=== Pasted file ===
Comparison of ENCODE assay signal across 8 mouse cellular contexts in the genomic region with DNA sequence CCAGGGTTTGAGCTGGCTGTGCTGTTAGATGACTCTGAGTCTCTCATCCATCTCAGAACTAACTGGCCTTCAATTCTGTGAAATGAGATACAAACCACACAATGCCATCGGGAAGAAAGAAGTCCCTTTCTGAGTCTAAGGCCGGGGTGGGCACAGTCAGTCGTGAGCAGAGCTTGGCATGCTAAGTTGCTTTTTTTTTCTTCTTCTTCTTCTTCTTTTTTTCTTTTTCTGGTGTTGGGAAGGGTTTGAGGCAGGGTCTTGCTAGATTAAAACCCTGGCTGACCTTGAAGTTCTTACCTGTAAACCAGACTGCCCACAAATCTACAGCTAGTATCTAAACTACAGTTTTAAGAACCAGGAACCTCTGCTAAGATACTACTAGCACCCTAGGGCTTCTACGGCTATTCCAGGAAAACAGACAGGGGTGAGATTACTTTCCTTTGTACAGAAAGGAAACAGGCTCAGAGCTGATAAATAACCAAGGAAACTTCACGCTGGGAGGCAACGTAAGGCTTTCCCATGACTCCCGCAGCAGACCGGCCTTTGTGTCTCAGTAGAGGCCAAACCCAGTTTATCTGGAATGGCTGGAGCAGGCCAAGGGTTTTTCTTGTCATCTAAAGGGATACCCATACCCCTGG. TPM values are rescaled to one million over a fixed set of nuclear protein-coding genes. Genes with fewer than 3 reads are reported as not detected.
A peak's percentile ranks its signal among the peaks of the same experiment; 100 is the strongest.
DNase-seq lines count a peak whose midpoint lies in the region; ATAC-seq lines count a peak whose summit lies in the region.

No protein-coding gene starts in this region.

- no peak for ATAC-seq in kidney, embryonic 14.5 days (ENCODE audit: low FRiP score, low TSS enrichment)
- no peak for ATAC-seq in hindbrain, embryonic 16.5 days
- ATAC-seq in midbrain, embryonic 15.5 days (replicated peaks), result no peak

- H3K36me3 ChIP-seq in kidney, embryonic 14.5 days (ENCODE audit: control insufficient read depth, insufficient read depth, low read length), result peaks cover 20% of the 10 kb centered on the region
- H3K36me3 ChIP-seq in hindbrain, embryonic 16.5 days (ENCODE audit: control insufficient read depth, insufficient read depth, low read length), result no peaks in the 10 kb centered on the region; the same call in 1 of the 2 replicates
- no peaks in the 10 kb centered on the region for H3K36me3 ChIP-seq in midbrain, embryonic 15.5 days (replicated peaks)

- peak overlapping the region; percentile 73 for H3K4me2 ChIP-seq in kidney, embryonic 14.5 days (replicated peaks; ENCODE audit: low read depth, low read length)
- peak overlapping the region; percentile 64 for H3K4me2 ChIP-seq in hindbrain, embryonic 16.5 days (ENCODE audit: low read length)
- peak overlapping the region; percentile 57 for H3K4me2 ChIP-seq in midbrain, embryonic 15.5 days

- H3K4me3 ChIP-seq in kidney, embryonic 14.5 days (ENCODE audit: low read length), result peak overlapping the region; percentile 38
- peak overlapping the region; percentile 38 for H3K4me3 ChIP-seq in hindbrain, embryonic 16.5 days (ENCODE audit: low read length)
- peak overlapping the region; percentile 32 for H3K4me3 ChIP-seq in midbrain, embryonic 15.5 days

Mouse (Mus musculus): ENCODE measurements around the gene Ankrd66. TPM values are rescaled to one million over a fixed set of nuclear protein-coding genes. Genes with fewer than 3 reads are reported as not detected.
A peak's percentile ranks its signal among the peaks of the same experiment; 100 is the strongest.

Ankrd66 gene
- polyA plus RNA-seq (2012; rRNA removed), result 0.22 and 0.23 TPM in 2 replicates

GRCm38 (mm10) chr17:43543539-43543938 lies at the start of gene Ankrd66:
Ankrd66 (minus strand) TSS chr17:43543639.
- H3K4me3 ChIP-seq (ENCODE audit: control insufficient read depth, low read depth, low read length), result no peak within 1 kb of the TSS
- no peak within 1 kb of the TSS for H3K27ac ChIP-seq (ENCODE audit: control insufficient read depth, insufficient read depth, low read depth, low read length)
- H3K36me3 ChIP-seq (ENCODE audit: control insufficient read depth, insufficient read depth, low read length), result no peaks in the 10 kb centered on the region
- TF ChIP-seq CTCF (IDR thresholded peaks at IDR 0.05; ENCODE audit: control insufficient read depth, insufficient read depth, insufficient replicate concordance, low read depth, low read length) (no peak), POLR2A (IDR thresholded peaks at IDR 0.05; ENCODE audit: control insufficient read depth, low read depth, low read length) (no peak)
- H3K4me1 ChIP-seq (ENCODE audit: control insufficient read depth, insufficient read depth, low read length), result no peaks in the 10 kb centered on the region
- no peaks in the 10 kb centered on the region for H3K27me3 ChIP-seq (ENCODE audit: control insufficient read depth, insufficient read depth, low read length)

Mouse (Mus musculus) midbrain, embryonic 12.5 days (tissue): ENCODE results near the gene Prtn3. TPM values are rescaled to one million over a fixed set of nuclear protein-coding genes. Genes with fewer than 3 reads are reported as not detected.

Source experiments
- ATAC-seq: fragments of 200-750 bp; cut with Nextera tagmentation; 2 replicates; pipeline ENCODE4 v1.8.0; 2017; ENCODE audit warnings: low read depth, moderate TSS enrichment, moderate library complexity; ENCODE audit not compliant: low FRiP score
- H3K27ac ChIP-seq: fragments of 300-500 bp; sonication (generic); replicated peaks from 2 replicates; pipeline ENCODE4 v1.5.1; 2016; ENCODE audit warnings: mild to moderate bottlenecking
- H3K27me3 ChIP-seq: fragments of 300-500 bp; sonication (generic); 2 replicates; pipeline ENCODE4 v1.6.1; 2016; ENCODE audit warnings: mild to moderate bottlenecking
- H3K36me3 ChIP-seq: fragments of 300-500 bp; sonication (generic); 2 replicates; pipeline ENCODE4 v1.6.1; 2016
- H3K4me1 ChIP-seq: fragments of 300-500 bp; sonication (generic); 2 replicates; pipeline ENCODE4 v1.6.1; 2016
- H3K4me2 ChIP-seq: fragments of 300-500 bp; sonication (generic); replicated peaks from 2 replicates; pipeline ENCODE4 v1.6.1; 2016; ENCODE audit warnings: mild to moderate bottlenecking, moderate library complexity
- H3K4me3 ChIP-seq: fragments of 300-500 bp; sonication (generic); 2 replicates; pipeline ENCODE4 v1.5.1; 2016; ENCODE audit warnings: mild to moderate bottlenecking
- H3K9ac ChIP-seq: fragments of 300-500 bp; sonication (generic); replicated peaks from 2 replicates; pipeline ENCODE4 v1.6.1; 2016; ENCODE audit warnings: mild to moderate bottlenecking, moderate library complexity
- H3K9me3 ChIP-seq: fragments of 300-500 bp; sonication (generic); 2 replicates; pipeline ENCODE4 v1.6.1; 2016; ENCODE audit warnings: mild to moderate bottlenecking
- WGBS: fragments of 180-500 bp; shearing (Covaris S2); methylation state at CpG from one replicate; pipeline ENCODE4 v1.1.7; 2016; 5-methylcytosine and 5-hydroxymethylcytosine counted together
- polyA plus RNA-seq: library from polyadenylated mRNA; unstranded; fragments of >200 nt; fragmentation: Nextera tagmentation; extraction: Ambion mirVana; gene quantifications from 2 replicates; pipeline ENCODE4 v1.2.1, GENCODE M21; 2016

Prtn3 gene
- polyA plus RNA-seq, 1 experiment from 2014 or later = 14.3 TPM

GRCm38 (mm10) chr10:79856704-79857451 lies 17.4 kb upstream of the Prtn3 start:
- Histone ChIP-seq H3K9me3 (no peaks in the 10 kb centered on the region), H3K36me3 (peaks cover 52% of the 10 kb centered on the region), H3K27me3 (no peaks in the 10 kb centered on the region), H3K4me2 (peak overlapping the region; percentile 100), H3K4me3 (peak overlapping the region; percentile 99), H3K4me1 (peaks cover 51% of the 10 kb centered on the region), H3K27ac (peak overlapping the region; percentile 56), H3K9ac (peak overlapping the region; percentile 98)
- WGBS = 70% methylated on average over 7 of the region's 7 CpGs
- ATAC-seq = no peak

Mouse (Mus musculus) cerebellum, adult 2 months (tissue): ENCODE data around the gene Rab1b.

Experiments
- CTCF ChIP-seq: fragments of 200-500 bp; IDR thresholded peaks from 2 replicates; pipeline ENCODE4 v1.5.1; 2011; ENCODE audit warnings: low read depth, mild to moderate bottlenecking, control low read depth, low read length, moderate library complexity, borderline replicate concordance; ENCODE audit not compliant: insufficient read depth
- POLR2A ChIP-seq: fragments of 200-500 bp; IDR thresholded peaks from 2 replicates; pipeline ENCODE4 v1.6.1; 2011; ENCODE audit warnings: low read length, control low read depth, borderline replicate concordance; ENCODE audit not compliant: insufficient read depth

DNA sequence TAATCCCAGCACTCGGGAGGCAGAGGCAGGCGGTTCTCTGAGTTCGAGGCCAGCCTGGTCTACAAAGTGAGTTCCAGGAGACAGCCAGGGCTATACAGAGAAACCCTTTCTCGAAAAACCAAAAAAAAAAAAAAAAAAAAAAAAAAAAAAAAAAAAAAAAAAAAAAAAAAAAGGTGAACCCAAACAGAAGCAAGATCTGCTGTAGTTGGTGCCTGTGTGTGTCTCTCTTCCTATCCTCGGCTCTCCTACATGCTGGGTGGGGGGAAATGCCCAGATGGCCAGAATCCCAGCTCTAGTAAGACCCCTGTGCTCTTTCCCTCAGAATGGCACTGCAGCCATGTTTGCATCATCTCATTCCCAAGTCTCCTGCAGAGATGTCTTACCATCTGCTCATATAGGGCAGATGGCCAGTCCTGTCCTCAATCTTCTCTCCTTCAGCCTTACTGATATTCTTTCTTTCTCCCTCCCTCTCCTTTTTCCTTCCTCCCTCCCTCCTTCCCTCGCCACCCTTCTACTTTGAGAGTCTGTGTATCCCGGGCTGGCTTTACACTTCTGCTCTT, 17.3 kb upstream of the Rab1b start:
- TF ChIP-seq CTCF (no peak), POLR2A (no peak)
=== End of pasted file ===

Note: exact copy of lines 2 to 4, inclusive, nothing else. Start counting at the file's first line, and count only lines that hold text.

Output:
A peak's percentile ranks its signal among the peaks of the same experiment; 100 is the strongest.
DNase-seq lines count a peak whose midpoint lies in the region; ATAC-seq lines count a peak whose summit lies in the region.

No protein-coding gene starts in this region.